The Stratford branch of Crossrail joins up here at Stepney Green. I could have walked you this way instead, starting from what used to be Pudding Mill station but is now the concrete ramp down from a yet-to-be-built flyover, but quite frankly the route's not as interesting. It heads beneath the River Lea just north of the Bow Roundabout, ducks under Bow Road by the Post Office, then tracks the c2c railway viaduct round the back of Tower Hamlets Cemetery and passes almost under Mile End Stadium. Maybe some other time.
Now combined, twice as many Crossrail trains will be heading beneath the football pitch at Stepney Green Park, and then the park itself. To keep up, bear off Stepney Green at the clocktower to follow Redmans Road into densely-packed residential territory. A lot of Tower Hamlets off the main drag looks like this, mostly 20th century lowrise flats, but with the occasional unbombed Victorian apartment block for those who fancy something more angular. By now the route is only one street back from the Mile End Road, with a choice of increasingly minor linking passageways for those on foot to follow. As a result, and please forgive me, the next paragraph focuses on everything Time Out would find thrilling about the immediate area.
Lovers of vintage fashion should make a beeline for the amazing East EndThrift Store on Assembly Passage. This repository of classic clothing is concealed up a Whitechapel sidestreet, overlooked except by the hip and those in the know, who exit with bags brimming over with retro bargains their parents used to wear. As a post-retail treat, cross to O'Leary Square and pamper yourself at Rinkoff's. This centenarian Jewish bakery is the spiritual home of the crodough, an impossibly decadent cross between a croissant and a doughnut, and therefore to utterly die for. Check out the tray on the counter and choose between Lemon Drizzle, Peanut Butter and Jam, Salted Caramel and Pistachio or good old plain Custard, and your arteries be damned. If that's not enough, at Dirty Burger across the street you can stuff your face with breakfast bacon and crinkle cut fries, so long as you can keep the tip of your hipster beard out of the Oreo milkshake. Getdownhere fast before Crossrail opens up the secrets of the full fat East End to all and sundry.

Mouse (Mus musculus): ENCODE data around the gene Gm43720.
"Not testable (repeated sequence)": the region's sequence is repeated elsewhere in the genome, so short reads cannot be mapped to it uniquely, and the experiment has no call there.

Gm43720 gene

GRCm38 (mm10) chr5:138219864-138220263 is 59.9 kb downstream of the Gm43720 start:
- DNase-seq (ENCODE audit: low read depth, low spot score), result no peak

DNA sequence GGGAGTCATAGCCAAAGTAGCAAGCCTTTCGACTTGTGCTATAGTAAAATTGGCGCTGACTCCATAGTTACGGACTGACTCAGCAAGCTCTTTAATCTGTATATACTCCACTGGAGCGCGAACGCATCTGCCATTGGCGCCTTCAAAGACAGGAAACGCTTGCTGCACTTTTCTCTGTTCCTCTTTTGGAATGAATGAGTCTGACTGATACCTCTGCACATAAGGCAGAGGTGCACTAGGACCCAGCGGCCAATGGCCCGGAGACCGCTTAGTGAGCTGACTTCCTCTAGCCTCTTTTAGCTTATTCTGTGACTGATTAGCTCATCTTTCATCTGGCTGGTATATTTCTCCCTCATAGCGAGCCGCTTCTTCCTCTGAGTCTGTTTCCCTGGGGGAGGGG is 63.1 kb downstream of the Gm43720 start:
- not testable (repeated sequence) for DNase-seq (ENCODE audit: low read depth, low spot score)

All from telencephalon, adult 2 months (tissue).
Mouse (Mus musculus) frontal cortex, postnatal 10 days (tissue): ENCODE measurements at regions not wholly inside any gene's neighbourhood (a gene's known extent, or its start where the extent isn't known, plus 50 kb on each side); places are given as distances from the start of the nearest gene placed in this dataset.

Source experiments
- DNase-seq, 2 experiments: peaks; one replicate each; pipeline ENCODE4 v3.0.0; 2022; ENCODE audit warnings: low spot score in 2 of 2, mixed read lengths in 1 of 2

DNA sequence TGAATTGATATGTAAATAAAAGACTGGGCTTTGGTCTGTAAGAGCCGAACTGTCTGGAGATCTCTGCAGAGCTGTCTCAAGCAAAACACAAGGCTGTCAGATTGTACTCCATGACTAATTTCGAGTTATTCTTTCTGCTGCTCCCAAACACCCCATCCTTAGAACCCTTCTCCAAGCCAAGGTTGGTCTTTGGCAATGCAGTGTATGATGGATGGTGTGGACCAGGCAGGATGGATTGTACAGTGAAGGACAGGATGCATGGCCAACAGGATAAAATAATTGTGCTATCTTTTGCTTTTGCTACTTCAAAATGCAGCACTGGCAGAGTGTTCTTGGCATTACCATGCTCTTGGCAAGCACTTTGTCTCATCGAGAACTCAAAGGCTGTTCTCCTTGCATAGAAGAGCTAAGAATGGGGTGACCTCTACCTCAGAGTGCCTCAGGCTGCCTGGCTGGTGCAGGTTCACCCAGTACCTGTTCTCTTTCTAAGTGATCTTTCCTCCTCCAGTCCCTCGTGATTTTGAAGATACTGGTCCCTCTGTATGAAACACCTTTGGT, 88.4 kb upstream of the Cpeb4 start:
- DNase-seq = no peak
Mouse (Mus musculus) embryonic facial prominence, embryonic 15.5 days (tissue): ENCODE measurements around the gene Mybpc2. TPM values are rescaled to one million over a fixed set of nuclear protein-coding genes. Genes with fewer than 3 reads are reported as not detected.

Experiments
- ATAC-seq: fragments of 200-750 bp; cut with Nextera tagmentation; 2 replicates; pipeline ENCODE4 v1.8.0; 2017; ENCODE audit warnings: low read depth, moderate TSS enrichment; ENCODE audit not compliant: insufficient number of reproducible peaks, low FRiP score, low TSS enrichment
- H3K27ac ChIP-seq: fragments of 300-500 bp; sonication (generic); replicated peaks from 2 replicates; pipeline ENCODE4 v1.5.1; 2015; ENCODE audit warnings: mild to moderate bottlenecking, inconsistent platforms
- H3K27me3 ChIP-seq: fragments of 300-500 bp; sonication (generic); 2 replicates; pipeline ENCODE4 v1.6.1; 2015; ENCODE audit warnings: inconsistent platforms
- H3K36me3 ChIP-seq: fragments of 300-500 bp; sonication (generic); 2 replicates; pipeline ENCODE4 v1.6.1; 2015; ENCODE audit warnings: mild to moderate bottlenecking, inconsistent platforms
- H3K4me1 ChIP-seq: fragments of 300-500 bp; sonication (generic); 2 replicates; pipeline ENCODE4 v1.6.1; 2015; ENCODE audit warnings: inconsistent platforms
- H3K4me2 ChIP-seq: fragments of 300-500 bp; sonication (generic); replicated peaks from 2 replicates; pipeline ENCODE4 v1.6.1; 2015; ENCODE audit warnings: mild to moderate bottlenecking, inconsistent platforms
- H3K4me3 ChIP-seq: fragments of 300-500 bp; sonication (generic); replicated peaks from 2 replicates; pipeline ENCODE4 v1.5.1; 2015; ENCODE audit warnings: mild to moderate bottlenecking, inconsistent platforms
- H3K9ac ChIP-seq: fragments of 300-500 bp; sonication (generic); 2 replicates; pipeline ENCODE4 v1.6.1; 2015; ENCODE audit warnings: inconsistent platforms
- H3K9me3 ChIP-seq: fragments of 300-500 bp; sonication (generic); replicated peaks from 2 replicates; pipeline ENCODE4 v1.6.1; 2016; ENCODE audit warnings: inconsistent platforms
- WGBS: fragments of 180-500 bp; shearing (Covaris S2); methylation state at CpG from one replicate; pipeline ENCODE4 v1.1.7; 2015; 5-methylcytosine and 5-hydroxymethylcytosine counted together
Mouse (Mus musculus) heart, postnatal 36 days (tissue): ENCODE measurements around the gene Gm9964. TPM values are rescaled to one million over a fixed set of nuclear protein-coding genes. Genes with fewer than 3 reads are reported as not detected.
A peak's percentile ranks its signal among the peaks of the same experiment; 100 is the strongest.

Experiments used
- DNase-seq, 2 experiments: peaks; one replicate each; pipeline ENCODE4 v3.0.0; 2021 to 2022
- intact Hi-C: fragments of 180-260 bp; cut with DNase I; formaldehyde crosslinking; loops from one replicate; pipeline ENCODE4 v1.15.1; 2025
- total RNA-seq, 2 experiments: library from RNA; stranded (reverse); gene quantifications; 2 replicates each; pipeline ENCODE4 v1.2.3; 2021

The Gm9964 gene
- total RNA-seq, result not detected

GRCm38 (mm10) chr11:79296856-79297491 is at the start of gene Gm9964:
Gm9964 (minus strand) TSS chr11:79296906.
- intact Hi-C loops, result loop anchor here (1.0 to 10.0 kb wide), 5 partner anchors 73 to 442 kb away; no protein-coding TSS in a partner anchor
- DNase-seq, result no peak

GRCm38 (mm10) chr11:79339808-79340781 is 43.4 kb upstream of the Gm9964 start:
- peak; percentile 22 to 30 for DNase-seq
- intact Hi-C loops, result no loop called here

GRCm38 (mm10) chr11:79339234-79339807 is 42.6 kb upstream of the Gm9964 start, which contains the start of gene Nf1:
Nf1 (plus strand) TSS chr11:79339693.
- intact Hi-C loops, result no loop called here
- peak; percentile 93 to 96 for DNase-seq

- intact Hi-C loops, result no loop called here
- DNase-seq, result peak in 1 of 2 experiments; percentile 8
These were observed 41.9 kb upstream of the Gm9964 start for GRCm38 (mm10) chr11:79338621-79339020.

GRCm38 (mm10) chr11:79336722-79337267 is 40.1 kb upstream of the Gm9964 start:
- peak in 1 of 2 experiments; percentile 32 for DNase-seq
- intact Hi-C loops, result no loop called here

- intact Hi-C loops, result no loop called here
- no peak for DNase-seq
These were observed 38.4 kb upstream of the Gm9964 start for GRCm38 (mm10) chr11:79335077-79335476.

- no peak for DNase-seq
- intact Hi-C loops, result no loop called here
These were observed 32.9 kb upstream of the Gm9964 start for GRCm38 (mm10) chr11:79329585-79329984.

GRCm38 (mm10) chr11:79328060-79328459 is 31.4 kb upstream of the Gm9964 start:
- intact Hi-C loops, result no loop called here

Back in the real world, almost, the new railway crosses the Mile End Road near the William Booth statue, and its newly appointed Catherine Booth counterpart, before clipping the toilets at the back of the Blind Beggar pub. This is the run-up to Whitechapel station, hence the tunnels are now lined up perfectly straight to accommodate the extremely long subterranean platforms. Sainsbury's car park has been landgrabbed by construction work for several years now, with vehicles now parked in a temporary upstairs while engineers drill and drop things down a giant shaft below. Indeed a large part of central E1 is off limits at the moment, including most of Durward Street, making access to the Sports Centre less than ideal.
We're about to reach a significant moment in the development of Crossrail at Whitechapel, as the front entrance to the station is only a week away from being sealed off. Next weekend the entire station will be closed to allow enabling works to take place, and then on Monday 18th a new temporary entrance will open round the back and everyone'll be directed that way for a few years. It'll be an annoying detour for most, but get used to it, because the new Crossrail platforms are all to the north of the existing underground station anyway, indeed further north than all but the very far end of the Overground platforms. You have only seven more days to experience the up-and down-hike from Whitechapel Road, and to ogle the ancient lightbox on the footbridge to the District line. All change, all very much change.